Category Archives: Journalism
It wasn’t long ago that elections were decided by decades-old technologies – newspaper, television and radio were the major outlets for those campaigning. Like most industries, the internet has ushered in new methods for spreading information and awareness. This past election is no exception.
Yes, There are Lies on the Internet
You might have read recently about the fate of hundreds of thousands of computers that are infected with something being called “DNSChanger.” This infection isn’t a virus but a spyware infection. As the stories go (yes, I am choosing that word carefully) these computers will stop working on July 9th, 2012, when the FBI shuts off the control system that these infected computers are communicating through.
Vermont Storm Disaster Pictures – May 20, 2011
It was a horrendous day that we all wanted to forget in many places in Vermont. Who new that just a few months later we would when the disaster of Hurricane Irene came through and made much of the May damage look like a comparative cakewalk. I wasn’t able to work this day as so many of my clients suffered damage or without power. I lost power at home so I decided to drive around and see what I could do to help. Fortunately I brought my camera. Here are the best of the disaster pictures.
Fairsearch Piece is up at Groovypost
BYTE never wanted this, but it’s already causing some havoc. Two of the people quoting it have seen it – one referenced it on his blog and the other sent me a grumpy email. So, here it is – my piece on Fairsearch and their approach to Google’s market dominance.
I did my best to stay fair and balanced. My opinion is probably pretty clear from the piece, but I followedÂ journalisticÂ standards as best I could. I even talked to some journalists to make sure I was following proper procedure. This piece is on the up and up.
My review of the ZeroPC web based desktop went live this morning over at byte.com. Click here if you want to read it.
The Day We Were All a Mac, Goodbye Steve Jobs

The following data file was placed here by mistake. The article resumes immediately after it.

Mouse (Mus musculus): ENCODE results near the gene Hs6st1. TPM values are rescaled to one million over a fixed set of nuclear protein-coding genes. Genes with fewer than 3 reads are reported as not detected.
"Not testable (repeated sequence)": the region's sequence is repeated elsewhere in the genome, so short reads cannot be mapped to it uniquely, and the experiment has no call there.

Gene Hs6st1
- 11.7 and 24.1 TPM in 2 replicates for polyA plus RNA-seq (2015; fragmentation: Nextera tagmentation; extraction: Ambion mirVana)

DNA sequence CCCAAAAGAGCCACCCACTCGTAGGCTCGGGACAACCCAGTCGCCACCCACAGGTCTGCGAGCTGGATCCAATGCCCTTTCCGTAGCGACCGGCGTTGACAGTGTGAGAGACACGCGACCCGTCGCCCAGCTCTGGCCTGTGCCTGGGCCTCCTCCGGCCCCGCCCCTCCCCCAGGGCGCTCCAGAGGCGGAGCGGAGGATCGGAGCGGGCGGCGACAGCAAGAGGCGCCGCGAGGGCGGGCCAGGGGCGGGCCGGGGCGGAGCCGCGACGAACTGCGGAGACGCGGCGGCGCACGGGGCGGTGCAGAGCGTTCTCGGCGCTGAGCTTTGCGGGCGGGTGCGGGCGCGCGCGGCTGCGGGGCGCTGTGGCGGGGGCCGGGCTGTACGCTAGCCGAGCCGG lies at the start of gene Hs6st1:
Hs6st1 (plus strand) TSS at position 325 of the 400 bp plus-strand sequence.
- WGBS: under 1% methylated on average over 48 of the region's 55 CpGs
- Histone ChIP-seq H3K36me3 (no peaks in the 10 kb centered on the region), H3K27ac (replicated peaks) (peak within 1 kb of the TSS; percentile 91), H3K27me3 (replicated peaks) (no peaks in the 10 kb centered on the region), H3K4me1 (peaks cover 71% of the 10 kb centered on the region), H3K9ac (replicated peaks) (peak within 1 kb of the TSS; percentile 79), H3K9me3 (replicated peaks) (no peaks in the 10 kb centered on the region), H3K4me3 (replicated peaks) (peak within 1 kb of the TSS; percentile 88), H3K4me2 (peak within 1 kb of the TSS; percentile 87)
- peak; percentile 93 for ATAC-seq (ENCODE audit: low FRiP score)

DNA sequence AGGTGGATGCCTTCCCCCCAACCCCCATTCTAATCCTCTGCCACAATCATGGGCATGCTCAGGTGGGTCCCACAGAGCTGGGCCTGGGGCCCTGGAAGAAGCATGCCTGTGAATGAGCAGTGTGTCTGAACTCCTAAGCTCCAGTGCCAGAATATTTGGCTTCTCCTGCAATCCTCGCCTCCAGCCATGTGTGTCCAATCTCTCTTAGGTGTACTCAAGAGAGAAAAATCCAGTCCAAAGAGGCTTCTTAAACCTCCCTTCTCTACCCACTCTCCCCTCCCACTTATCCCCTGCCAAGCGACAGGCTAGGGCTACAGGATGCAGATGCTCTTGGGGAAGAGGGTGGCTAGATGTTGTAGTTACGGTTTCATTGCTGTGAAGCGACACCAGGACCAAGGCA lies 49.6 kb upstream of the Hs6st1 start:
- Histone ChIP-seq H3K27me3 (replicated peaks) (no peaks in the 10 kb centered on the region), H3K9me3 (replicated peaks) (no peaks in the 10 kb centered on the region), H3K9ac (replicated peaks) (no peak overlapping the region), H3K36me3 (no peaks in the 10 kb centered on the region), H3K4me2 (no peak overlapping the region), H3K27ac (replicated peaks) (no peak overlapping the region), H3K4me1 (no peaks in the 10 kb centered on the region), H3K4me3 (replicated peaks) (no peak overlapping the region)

There is no more polarizing question you can ask of a passionate computer user than “Mac or PC?” I’ve seen loud arguments arise from this question… with some of them nearly turning physical. Really. Yet, on October 5th, we were all “Macs” as we learned of the death of Steve Jobs.
Lately I’m having this feeling I just can’t shake – that tech, as I have known and loved it, is dead.
The rapid rise of hacking groups, the rampant malware infections and the desperate maneuvers to monetize using the personal data of users has reached a critical mass. These efforts used to be offset by substantial technological advancements and the passion of hobbyists and professionals alike. This is no longer the case.
I love tech, don’t get me wrong, but it has changed and it will never go back. As part of the BYTE relaunch team, I have been able to work closely with some amazing people who have been in the industry a very long time. They are brilliant, respected and have wonderful perspective. I see the change even in some of them and their writing. I don’t say this to be disrespectful, but the awe in tech as a whole, not just in writing, has disappeared.
I feel it myself. After all, how can you be excited about a new Android phone when there are 7 new units released per week? Laptops, desktops and operating systems don’t have much to differentiate themselves from previous models or even their competition. THIS is what Apple has figured out – they could release updates more often, but they don’t. In part, this is because they need to differentiate so people will buy the new units. They’ve found a way to get people passionate about their products, and it has little (not nothing) to do with their quality, features, or anything else. It’s the marketing. It’s the way you feel about your device. That feeling has been carefully crafted in a way that is nothing short of brilliant.
I don’t know what the solution is. I know we’ll never go back, but maybe tech has become too ingrained in our lives. Maybe we take it for granted – I know I do. When I take a step back and look at my desktop computer… with all of the parts and the software… even though I built it by hand… it still overwhelms me. The fact that it even works is amazing. I guess I need to re-open my eyes and see the world as I did as a child, when my TI-99-4/A was the most amazing thing I had ever seen.
Maybe we all need to do that.
Unlike a good number of my colleagues here at BYTE, I’m not a writer. Sure, I’ve written. In fact, my job requires a lot of writing, but I’ve never done it on so large a stage or for something like BYTE. Sometimes I think back to the emails I received from Gina – the early ones where she was telling me I was part of the team and what I needed to do next. It’s almost surreal to think about this journey over the last few months. I’ve already improved my writing and I’ve made some friends. I count myself lucky to be amongst company such as this. If this wasn’t sappy enough already, I’m honored that you, the reader, would actually spend the time to read this. For all I know, this could be a complete reboot of my career, and I am excited for the possibilities that BYTE may bring.